At the end of a briefing on March 22, Trump reportedly asked everyone to leave the room except director of national intelligence Daniel Coats and CIA director Mike Pompeo. According to the Washington Post, Trump then asked Coats if he could intervene to get Comey to back off from investigating Flynn as part of the FBI’s Russia probe. Later, when testifying before the Senate, Coats refused to confirm or deny this account, but said he didn’t feel pressured to do anything improper.

Asking Intelligence Officials to Push Back Against the FBI’s Collusion Probe
Around the same time, Trump reportedly called Coats and Admiral Michael Rogers, director of the National Security Agency, and asked them to publicly deny that there was any evidence suggesting collusion between the Trump campaign and the Russian government. Days earlier, Comey had confirmed for the first time that the Trump–Russia link was under FBI investigation.

They both declined to get into the matter during their Senate testimony in June, with Rogers saying, “I have never been directed to do anything I believe to be illegal, immoral, unethical, or inappropriate.”

Asking Comey to “Lift the Cloud” of the Russia Investigation
Comey testified that Trump called him on March 30 and complained that the Russia probe was hurting his administration. “He asked what we could do to ‘lift the cloud,’” Comey said, adding that when he reiterated that Trump wasn’t personally under investigation, the president said, “We need to get that fact out.”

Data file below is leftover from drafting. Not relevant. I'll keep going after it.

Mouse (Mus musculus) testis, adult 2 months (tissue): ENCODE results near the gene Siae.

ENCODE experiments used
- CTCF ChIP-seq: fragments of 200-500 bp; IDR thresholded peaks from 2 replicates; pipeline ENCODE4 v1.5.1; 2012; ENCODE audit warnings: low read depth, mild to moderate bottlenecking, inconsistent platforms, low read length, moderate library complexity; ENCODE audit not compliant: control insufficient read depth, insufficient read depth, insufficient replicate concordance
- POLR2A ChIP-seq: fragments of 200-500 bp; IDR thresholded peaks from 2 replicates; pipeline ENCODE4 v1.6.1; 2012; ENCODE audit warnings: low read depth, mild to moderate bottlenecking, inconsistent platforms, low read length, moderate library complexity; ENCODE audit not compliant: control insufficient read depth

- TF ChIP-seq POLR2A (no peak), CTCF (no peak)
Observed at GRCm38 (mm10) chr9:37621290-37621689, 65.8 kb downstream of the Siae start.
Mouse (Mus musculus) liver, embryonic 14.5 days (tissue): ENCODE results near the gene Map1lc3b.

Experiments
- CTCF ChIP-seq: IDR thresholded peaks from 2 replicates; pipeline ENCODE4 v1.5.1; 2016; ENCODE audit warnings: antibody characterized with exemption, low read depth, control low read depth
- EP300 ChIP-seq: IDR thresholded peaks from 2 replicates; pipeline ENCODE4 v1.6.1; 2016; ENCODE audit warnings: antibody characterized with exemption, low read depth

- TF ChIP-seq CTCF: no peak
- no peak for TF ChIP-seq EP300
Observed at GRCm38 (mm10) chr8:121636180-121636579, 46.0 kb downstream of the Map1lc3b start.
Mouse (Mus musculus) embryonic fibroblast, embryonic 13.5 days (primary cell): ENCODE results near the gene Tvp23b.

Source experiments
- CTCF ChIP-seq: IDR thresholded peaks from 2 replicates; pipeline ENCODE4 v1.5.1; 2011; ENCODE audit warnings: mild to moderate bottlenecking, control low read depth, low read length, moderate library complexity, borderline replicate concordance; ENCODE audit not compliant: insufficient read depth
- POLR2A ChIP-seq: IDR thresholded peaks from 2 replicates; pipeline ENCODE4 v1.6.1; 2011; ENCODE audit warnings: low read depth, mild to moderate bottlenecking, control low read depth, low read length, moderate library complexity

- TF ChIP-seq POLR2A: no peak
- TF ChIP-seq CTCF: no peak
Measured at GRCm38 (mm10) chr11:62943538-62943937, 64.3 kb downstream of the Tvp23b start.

Attacking Comey on the Eve of His Senate Testimony
A day before Comey went before the Senate Judiciary Committee, Trump engaged in what could be construed as witness intimidation:

Attacking Sally Yates on the Eve of Her Senate Testimony
Trump made the same move on the eve of his former acting attorney general’s testimony before the same committee:

Following Up on His Request to Comey
Comey says he spoke to Trump for the last time on April 11, when the president called to see what Comey had done to get the word out that Trump wasn’t personally under investigation. “I have been very loyal to you, very loyal; we had that thing, you know,” Trump said, according to Comey. The director added, “I did not reply or ask him what he meant by ‘that thing.’”

The next day, Trump publicly suggested that Comey’s job was on the line, telling Fox’s Maria Bartiromo that it was “not too late” to let him go, adding, “We’ll see what happens. You know, it’s going to be interesting.”

Firing Comey
There are several different elements of Comey’s dismissal that could play into an obstruction charge, but obviously firing the official overseeing investigations into your campaign and your associates is a sign you’re trying to impede those probes.

Concocting a Cover Story for Comey’s Firing
Trump was reportedly infuriated by Comey’s testimony before the Senate Judiciary Committee, particularly the director’s comment that he was “mildly nauseous” to think his handling of the Clinton email probe might have swayed the election. With the help of aide Stephen Miller, Trump drafted an “angry, meandering” four-page letter in which he said he was firing Comey for refusing to publicly confirm that he wasn’t personally targeted in the Russia probe.

The letter was never sent, but according to the New York Times, it was passed on to deputy attorney general Rod Rosenstein, who then came up with his own letter, which was used as the administration’s public justification for Comey’s firing. Eliciting help from others in concocting a false story about why Comey was fired could help federal prosecutors show that Trump acted with corrupt intent.